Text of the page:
You’ve finally bought your dream home and have started making payments to your lender. Now you may be wondering, where exactly do your payments go? That’s where mortgage amortization comes in.
An important part of having a mortgage is understanding when your mortgage amortizes — this is when you go from paying towards your mortgage’s interest to mostly paying down the principal amount of debt. If you’re looking to save money on your mortgage amortization, there are a few ways to see if you’re eligible to reduce the amortization window.
What is a mortgage amortization?
Mortgage amortization is when you pay-off of your mortgage using a schedule and set monthly payments. These fixed monthly payments remain the same throughout your loan, whether that’s 15 or 30 years, and do not change over time — unless you choose to pay more than your monthly payment. This allows for predictability as you pay your loan over time.
Before we go into exactly how a mortgage amortizes, here are some helpful terms to know:
- Interest: Interest is the percentage a lender charges on the amount you’ve borrowed.
- Principal: Principal is the actual amount of money you’ve borrowed from your lender.
What does mortgage amortization do for homeowners?
Mortgage amortization gives homeowners a predictable schedule to follow while paying off their mortgage. Homeowners have money going towards both their interest and principal each month on this set schedule for the life of their loan to eliminate outstanding debt and increase their home equity value.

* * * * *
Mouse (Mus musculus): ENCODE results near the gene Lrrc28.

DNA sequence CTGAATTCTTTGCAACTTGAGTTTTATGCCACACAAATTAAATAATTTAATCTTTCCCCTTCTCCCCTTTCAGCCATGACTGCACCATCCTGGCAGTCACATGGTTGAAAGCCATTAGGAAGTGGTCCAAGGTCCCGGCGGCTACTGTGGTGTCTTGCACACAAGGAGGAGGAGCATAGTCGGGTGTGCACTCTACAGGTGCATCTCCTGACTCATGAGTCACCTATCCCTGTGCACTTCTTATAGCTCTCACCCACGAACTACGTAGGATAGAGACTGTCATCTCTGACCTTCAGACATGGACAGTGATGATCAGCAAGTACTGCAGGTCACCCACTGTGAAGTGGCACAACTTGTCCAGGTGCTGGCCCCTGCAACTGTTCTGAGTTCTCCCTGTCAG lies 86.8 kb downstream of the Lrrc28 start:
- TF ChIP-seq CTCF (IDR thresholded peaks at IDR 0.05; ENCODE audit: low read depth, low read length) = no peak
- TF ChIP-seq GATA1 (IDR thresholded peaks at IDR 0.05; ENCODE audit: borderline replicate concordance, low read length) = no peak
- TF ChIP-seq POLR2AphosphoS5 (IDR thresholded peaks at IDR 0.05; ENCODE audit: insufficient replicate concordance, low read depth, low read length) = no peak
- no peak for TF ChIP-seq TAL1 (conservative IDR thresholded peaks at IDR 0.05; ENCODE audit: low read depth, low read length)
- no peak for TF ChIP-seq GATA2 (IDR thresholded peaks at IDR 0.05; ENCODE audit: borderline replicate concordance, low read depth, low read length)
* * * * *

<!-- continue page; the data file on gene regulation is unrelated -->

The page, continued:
How does a mortgage amortization schedule work?
At the beginning of your loan, you’ll likely be paying more towards interest than principal. As your interest depletes, you’ll start paying more towards your principal and earn more and more home equity later in your loan. But every month your payment will still look the same.
So, let’s say you pay $500 a month towards your mortgage. In the beginning, $400 would go to your interest and $100 towards your principal. Down the line, it will slowly flip to $100 towards interest and $400 towards your principal. You build equity faster further into your loan because you start making bigger payments towards your principal.
How do you calculate your mortgage amortization?
If you want to figure out how much interest you owe on your loan and see how your mortgage amortizes over time, the following steps will give you an idea of how to plan out your payments.
Let’s say you have a 15-year mortgage loan for $350,000 at 3.1 percent interest. Your monthly payment is around $1,265. Using this example, here’s how to …….